Here you can see it in it's extended "ride" and it's stowed positions. It can be clamped with the seat bolt to any angle in between, too, though I imagine I will probably only use it in the farthest-down position. I might alter it a bit to allow it to angle even closer to flat parallel to the ground, rather than sticking up so far, depending on how well it rides this way. The tube is shown extended about halfway down the seatpost, and could go from the six inches or so out it is now to another 3 or 4 inches out, or all the way back up against the seat mounting hardware, for either different riders or just different experimental positions.

It would probably require a shorter front chain when in the extreme close position vs the extreme extended position, since the front derailer will not take up that much slack. :) That can be made easy to change, if I'm careful about how the derailer mounts up and what order the chains go on in, to make the front chain the outer one. However, it is likely that I will have the front chain the inner one for freewheeling reasons. Not entirely sure yet, as I'm still working that out for simplest possible setup with the parts I actually have on hand.

A couple of photo updates to the previous post:

The underseat steering headstock, where the handlebars will mount and pivot from, is now welded in place. The pink fork that forms the center of the bike frame still has it's steering tube that would go inside the headstock in place, and that is positioned inside the downtube in such a way that downward pressure on the bike presses it agaist the downtube, hopefully helping to spread the stress load thru the frame forward to the front wheel better than if it was simply the edge-welds to the downtube holding it in place. I'm pretty sure the factory welds that hold the fork and steering tube together are better than my beginner's welds holding the disparate frame bits together. :-) The image is about parallel to the ground, so the angles you see should be the ride angles, more or less, plus or minus whatever changes occur with rider weight on the shocks springs.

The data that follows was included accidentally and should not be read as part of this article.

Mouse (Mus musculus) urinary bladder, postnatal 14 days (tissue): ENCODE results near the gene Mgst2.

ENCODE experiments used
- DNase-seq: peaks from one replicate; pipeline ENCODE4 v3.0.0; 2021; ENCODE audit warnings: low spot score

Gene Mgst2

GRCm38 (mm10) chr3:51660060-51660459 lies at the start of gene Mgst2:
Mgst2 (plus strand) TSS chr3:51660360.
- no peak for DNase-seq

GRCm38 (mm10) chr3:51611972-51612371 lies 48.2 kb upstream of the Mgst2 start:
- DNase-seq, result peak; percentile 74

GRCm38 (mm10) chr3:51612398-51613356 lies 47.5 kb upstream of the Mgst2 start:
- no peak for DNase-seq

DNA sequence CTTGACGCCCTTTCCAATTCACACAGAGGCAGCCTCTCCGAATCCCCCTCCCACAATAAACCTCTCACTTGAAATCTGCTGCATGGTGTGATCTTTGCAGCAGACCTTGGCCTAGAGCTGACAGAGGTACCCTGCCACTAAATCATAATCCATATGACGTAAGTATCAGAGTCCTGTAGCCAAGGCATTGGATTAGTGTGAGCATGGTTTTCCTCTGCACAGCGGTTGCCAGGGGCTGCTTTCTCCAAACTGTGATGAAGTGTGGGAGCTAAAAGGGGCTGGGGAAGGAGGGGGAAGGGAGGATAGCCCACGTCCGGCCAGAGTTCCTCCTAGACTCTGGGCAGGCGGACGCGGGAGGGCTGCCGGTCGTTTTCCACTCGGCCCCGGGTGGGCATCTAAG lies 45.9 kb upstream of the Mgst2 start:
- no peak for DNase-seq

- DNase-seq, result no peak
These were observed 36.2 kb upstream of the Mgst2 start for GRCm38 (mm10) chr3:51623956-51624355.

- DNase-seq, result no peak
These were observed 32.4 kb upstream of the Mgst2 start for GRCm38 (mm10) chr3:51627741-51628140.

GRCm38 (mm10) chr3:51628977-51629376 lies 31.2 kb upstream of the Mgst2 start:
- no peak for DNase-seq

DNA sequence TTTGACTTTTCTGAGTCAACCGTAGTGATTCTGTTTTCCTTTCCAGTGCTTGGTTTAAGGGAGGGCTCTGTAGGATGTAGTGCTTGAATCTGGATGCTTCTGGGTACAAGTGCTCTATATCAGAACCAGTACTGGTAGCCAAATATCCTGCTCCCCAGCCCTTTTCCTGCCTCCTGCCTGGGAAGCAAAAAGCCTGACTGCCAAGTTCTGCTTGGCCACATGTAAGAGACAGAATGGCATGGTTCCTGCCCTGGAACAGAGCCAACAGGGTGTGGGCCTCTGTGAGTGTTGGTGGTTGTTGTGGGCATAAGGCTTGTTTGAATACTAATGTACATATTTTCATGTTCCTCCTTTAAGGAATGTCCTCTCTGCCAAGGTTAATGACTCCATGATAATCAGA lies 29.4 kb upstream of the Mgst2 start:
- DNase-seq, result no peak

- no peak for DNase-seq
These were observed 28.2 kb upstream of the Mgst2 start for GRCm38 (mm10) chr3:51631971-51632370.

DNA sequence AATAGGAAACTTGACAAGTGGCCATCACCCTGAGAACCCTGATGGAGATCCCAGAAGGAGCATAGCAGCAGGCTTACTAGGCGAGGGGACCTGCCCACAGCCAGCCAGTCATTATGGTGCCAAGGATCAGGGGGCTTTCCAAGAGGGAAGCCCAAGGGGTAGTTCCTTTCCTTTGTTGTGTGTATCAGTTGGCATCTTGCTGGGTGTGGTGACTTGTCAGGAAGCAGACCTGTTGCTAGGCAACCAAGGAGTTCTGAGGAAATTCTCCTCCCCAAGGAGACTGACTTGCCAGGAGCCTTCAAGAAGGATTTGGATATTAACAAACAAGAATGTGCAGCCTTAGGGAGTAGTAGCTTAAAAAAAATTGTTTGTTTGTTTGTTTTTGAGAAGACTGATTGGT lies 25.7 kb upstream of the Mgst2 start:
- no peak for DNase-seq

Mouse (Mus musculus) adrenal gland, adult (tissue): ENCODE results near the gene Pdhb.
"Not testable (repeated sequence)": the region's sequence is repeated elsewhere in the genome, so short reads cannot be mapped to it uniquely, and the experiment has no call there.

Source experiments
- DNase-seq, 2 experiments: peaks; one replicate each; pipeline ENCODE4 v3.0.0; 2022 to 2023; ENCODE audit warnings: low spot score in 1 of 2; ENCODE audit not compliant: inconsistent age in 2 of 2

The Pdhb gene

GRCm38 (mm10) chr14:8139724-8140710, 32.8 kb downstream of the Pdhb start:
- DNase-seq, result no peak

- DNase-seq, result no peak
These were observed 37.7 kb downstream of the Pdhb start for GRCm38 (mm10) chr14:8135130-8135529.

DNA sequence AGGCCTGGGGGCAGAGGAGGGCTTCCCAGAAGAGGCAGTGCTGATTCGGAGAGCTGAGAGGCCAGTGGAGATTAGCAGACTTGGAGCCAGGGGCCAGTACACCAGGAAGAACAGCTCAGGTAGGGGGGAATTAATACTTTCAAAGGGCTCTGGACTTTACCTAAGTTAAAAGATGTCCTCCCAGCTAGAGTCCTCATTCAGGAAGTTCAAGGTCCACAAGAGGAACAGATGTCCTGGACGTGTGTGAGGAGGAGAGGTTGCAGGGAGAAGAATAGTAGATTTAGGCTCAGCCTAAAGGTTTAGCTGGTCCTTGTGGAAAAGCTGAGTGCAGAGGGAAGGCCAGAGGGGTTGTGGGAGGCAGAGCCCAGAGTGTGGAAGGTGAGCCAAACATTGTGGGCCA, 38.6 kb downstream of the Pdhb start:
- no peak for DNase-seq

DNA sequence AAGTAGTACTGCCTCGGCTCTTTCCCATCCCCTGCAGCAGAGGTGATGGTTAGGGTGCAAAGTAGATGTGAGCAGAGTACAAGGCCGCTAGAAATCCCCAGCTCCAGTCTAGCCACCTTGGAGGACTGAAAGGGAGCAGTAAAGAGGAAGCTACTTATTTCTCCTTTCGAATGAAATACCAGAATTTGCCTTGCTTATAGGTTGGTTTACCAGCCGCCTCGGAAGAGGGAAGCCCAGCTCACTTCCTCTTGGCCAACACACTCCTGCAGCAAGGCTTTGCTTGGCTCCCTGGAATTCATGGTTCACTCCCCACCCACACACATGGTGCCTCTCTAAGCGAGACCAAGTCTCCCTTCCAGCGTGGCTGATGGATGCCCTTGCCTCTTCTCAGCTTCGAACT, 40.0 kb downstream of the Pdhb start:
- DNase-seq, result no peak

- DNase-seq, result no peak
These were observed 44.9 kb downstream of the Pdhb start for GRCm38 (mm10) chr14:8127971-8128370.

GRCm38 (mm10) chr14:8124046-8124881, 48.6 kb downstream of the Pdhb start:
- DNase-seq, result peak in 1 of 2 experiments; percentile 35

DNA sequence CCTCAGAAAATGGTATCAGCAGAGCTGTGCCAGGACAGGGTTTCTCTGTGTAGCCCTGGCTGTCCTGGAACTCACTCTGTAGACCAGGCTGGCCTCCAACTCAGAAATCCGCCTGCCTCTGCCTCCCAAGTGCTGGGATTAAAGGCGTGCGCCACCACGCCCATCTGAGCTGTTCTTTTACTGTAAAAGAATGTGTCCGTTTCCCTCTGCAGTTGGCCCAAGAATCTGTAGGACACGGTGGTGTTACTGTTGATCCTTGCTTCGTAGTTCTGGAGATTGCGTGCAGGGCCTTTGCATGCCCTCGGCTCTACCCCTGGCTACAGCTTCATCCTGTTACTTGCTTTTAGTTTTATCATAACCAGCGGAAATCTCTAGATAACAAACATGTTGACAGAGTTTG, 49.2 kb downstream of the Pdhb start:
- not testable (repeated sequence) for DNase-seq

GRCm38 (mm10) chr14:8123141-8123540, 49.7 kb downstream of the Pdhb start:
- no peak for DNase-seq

These are a couple of closer better shots of the 24" to 20" fork modification.

The flash makes the grinding marks really stand out--they're not anywhere near as deeply grooved as they look. :-) I do need to go back over the welds again, though, because I don't think I did a good enough job there. Don't want to find that out while on the road. :-(

Since I don't have a rear shock designed and built yet (just a few good ideas and a lot of crazy ones), I just took a rusty old spring from a junk box I found in an alley and tackwelded it in place.

This will hold the frame positions about like they will be when I have an actual shock in place, so I can manipulate and guesstimate better. It doesn't actually do much springing, as it's very compressible at the angles I have everything at, though I cannot squish it by hand even a millimeter, so it's not much use beyond that.

Now, the second part: Seat Vibration Absorbers. I don't really think the shocks are going to do much about the road vibration, since they sure don't on my existing bike, and the ones on this one won't be much different in design or execution. So something to dampen the vibration to the seat is necessary. I'd like to do the same thing to the handlebars, but haven't figured out a good way to do it that won't also either make the steering potentially sloppy, or add too much complexity to the mounting point for the headstock (or force a change to some completely different steering method).